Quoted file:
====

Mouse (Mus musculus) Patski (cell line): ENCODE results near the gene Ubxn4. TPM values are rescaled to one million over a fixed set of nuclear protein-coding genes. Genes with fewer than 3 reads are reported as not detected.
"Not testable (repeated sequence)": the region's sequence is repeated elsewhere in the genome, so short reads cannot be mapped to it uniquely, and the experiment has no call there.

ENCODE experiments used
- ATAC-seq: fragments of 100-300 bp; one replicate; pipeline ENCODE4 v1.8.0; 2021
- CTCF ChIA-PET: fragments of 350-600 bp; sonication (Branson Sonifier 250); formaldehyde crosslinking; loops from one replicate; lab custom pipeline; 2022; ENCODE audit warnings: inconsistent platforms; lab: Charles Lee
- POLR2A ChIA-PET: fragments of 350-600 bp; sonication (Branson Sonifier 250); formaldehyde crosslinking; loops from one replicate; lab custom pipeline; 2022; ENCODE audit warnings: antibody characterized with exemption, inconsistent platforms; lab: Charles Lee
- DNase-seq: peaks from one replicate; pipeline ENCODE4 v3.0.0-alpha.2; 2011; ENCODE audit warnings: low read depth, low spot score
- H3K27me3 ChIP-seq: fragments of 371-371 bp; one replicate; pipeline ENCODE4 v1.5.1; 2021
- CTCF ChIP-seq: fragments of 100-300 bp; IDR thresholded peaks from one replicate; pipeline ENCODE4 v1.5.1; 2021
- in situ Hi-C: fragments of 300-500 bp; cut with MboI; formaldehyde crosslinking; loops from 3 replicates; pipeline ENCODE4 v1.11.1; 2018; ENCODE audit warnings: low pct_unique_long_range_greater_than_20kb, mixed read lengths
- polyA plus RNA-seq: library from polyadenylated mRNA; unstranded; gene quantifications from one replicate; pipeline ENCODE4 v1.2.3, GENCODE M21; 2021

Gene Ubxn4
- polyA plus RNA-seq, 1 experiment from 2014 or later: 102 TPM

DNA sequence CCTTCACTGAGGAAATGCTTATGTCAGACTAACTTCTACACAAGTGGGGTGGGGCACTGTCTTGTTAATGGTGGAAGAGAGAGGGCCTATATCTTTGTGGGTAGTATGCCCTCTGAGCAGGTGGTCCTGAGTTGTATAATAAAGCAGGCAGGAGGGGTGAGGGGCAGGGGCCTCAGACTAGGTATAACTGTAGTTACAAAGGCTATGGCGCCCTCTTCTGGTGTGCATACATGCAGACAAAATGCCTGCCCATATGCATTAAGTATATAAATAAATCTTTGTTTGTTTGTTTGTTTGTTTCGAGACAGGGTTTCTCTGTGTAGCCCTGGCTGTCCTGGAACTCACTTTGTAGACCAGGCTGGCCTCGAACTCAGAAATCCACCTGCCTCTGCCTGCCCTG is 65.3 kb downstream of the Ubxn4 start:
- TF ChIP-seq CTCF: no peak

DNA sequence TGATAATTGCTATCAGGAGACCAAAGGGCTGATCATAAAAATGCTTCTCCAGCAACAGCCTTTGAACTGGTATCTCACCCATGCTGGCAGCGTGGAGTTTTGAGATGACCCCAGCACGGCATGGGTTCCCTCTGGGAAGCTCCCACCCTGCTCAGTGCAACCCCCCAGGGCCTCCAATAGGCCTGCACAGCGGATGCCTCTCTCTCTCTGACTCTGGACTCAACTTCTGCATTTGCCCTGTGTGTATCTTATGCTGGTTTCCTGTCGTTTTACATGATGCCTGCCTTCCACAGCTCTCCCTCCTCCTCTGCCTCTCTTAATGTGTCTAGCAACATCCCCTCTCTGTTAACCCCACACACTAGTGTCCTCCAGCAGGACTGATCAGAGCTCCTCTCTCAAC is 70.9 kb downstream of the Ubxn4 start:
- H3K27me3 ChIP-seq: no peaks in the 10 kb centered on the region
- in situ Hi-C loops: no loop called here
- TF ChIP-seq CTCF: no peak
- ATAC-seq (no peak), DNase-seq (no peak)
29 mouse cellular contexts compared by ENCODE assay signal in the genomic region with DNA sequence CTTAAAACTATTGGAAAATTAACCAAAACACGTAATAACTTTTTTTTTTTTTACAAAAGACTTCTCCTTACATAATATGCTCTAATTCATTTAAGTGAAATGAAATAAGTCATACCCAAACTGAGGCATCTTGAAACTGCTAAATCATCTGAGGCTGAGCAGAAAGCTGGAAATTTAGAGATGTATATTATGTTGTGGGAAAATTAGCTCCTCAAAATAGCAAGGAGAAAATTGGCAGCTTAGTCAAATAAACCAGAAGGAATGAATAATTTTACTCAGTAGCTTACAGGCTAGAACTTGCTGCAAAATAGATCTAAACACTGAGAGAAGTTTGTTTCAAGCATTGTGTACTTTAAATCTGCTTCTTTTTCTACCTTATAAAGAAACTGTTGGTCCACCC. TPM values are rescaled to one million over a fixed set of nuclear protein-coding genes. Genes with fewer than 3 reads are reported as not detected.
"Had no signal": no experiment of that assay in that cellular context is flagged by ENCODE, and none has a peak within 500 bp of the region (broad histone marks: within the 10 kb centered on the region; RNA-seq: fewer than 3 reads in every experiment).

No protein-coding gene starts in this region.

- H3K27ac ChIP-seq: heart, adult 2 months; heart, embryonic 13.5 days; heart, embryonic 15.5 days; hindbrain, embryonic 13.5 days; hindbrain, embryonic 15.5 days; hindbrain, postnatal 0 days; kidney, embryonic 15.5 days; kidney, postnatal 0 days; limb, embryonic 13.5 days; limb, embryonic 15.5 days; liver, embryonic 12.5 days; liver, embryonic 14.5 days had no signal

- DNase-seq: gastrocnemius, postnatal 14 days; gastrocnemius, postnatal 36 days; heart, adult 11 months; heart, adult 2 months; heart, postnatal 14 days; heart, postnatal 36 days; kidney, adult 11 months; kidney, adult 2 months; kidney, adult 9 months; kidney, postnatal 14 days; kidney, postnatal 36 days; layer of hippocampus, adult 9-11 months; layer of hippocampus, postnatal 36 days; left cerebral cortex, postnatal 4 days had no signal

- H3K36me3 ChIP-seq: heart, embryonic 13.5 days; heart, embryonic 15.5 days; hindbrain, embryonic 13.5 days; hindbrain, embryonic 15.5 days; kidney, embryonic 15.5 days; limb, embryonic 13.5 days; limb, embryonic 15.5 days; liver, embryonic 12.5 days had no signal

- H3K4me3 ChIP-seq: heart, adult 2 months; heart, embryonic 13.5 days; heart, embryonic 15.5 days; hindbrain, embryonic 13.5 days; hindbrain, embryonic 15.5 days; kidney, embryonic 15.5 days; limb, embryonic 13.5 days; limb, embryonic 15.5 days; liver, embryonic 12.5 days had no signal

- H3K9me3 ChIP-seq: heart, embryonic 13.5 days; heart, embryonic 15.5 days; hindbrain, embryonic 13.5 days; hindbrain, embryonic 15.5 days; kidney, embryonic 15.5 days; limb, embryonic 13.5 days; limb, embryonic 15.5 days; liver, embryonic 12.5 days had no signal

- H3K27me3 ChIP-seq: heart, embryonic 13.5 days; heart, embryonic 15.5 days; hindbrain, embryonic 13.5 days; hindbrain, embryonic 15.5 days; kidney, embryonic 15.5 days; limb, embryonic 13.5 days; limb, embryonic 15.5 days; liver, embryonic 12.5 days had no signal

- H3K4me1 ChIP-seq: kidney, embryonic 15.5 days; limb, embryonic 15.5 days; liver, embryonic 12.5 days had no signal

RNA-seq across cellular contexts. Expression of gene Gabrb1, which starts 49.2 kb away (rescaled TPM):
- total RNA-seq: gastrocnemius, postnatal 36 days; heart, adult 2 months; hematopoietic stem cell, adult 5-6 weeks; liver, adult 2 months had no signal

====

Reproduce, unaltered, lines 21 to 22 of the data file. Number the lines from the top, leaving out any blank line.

29 mouse cellular contexts compared by ENCODE assay signal in the genomic region with DNA sequence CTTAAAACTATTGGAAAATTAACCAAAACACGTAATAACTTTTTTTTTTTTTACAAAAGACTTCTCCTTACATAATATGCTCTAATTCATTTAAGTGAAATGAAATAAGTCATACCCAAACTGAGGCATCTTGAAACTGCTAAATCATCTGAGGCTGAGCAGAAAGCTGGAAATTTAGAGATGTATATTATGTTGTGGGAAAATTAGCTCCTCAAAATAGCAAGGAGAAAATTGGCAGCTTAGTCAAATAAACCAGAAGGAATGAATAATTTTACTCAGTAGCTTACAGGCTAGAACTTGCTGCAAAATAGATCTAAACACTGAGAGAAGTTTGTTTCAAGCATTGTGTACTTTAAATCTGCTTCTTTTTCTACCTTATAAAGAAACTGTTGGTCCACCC. TPM values are rescaled to one million over a fixed set of nuclear protein-coding genes. Genes with fewer than 3 reads are reported as not detected.
"Had no signal": no experiment of that assay in that cellular context is flagged by ENCODE, and none has a peak within 500 bp of the region (broad histone marks: within the 10 kb centered on the region; RNA-seq: fewer than 3 reads in every experiment).